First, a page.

It could not have spread so fast and so far by chance, yet natural selection made a poor explanation: The full sequence of the Y chromosome has been determined, but it doesn’t seem to do much except make the bearer male. Zerjal and Tyler-Smith started reading up on Mongolian history. They noticed that the vast range of the distinctive star-cluster chromosome corresponded almost exactly to the extent of Genghis Khan’s empire. The only outlier is a small ethnic group called the Hazaras, who live in northern Pakistan, which Genghis never conquered. The puzzling chromosomes are more frequent in the Hazaras today than in any other population, even the Mongols. But the Hazaras migrated into Pakistan from neighboring Afghanistan only in the 19th century, and they brought with them an interesting oral tradition: They claim to be direct descendants of one of Genghis Khan’s battalions. Some even claim, with genealogies to back them up, to be direct descendants of Genghis Khan himself. The Hazaras don’t refute the case, says Tyler-Smith; they cinch it. “It was a conclusion that was forced upon us.”

That doesn’t mean those Central Asian men have inherited some interesting trait from Genghis Khan, like his fierceness or his lust. To the extent that such traits are genetic at all, they probably involve many genes, none of which is likely to be on the Y chromosome. And although the rest of Genghis Khan’s genome has certainly, if Zerjal and Tyler-Smith are right, made an outsize contribution to the Central Asian gene pool, it has been chopped to bits and mixed in so thoroughly over the centuries by genetic recombination that no one today is likely to have his whole suite of genes for any particular trait. What they have, in his intact Y chromosome, is more like an invisible birthmark.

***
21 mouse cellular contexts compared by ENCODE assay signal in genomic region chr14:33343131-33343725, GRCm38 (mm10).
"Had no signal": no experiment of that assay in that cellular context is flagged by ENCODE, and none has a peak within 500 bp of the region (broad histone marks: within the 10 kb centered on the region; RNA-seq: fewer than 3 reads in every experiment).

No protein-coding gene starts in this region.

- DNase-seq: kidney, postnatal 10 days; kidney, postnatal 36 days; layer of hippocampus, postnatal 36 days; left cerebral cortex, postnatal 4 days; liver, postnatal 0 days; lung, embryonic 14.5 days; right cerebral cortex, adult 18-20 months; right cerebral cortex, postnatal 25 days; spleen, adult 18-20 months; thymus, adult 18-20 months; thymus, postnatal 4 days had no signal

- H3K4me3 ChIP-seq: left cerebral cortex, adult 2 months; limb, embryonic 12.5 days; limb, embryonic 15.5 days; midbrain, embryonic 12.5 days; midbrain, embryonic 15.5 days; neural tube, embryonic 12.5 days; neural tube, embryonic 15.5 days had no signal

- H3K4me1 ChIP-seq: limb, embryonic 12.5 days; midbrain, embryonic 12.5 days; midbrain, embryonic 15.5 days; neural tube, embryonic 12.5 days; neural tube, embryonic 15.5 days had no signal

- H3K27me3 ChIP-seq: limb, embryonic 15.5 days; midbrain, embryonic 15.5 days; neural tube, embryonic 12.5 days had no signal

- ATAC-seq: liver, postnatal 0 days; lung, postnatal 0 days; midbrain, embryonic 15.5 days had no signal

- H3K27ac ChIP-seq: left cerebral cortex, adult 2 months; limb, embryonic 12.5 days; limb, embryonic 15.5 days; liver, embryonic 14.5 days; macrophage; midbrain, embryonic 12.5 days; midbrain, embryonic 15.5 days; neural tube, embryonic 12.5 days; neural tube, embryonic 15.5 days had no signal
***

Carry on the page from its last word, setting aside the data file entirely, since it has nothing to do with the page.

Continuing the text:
Genghis Khan was not necessarily the first to have it; its rough age of 1,000 years suggests he inherited it from an ancestor, perhaps a great-great-great-grandfather. Nor was he the only one to spread it: His brothers, sons, grandsons, and some of his cousins would have had the same Y chromosome. His sons and grandsons ruled the empire he built; one grandson, Kublai, was emperor of China. Presumably they enjoyed sexual opportunities similar to Genghis’s, and some were just as vigorous about exterminating competition. According to one chronicle written a century after Genghis’s birth, there were more than 20,000 people of his lineage “living in the comfort of wealth and affluence.”

The Aimaq-Hazara are a minority tribe located in the central mountains of Afghanistan. They belong to a larger cluster of eight tribes, the Char Aimaq, who are scattered throughout Afghanistan and northernIran. All of these tribes speak a language called Aimaq, which is a part of the Persian language family, but includes some Turkic vocabulary.

Over the years, the Char Aimaq tribes have been moved, split, and combined by various governments. The Aimaq-Hazara are a semi-nomadic tribe that roams freely on journeys across the rugged mountain ranges. They inhabit an area that is known for its world famous trade routes. Interaction with various people groups has produced a mixed heritage among the Char Aimaq. Most of them have pronounced Mongoloid features and claim to have descended from the soldiers of Genghis Kahn. The Char Aimaq appear to have been active in defending against the Soviet invasion of Afghanistan, as well as in the subsequent civil war.


Buryat Mongol sodiers during Russia- Japanese War, 1905: